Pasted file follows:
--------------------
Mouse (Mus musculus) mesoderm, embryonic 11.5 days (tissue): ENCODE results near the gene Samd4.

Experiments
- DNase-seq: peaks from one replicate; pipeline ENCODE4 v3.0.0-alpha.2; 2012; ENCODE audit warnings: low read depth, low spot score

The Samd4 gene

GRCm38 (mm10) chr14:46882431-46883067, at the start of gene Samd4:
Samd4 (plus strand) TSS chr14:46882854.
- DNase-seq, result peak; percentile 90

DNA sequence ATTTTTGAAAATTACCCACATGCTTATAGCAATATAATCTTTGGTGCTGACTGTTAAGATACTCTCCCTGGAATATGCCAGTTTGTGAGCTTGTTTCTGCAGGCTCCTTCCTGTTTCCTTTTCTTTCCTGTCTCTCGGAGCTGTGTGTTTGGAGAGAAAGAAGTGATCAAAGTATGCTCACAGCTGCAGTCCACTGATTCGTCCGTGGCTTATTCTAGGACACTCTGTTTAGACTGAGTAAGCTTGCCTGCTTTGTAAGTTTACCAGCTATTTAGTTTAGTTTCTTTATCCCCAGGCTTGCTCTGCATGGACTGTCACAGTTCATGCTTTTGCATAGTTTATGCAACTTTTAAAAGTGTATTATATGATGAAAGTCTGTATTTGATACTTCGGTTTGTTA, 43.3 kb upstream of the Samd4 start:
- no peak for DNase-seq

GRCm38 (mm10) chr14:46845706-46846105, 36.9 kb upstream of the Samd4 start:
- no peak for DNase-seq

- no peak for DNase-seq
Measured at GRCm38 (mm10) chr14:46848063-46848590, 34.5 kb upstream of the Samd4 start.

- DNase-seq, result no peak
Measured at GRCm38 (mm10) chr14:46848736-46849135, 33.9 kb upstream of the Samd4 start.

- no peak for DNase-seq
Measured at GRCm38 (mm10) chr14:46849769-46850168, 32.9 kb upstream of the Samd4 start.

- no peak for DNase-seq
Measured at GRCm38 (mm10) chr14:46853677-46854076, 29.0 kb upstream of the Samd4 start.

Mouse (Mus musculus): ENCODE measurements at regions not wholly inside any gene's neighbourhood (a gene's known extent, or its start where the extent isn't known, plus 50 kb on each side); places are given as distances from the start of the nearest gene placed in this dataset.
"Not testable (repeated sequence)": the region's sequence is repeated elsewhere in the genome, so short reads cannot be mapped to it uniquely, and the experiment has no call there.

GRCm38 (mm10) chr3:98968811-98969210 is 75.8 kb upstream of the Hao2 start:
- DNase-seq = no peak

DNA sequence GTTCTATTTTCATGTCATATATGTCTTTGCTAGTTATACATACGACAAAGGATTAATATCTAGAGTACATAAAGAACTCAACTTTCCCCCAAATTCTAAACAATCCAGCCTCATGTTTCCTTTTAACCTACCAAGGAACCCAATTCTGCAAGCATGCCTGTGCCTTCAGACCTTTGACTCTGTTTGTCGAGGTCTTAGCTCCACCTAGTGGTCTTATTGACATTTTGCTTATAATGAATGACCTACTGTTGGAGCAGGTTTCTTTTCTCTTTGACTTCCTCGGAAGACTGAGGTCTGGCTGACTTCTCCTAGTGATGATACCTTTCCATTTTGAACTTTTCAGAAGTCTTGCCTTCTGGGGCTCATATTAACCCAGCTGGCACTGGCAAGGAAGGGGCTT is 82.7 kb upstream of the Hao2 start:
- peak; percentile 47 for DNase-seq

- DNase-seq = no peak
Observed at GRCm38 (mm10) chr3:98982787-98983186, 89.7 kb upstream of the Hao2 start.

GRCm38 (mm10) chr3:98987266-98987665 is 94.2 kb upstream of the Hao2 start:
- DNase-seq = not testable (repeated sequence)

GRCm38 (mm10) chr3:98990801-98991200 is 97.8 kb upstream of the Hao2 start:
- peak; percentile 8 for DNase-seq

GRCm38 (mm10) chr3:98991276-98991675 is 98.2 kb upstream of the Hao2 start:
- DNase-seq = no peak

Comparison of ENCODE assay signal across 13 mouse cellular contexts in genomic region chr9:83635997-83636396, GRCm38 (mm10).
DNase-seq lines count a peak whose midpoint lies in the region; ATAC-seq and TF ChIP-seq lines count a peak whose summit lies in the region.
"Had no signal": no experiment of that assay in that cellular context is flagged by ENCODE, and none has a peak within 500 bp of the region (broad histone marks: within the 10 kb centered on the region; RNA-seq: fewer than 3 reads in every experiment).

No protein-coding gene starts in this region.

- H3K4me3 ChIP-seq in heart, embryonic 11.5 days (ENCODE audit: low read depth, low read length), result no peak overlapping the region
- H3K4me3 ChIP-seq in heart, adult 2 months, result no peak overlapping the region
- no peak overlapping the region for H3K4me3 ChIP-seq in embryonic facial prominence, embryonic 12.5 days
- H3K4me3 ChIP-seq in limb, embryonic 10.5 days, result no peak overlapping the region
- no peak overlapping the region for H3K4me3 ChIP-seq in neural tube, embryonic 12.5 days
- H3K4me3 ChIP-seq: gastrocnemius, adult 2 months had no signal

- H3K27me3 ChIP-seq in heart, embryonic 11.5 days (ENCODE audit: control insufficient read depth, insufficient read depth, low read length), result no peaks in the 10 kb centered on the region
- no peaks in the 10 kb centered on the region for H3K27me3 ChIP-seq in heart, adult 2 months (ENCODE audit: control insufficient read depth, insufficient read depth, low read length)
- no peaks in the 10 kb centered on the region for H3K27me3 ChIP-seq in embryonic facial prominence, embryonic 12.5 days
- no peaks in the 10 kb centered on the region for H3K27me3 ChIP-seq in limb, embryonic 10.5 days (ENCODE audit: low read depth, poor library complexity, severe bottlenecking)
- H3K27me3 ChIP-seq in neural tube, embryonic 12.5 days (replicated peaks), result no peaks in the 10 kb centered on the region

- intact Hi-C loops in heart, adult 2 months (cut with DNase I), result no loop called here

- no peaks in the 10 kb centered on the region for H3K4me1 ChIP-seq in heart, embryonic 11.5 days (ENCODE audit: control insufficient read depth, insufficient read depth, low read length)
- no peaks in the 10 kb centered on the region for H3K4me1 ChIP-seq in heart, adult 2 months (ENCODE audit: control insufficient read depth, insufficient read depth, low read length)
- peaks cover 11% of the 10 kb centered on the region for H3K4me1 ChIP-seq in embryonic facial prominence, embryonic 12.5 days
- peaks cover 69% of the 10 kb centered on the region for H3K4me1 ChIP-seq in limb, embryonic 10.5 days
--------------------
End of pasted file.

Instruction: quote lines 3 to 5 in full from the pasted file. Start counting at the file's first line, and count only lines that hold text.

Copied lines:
- DNase-seq: peaks from one replicate; pipeline ENCODE4 v3.0.0-alpha.2; 2012; ENCODE audit warnings: low read depth, low spot score

The Samd4 gene

GRCm38 (mm10) chr14:46882431-46883067, at the start of gene Samd4: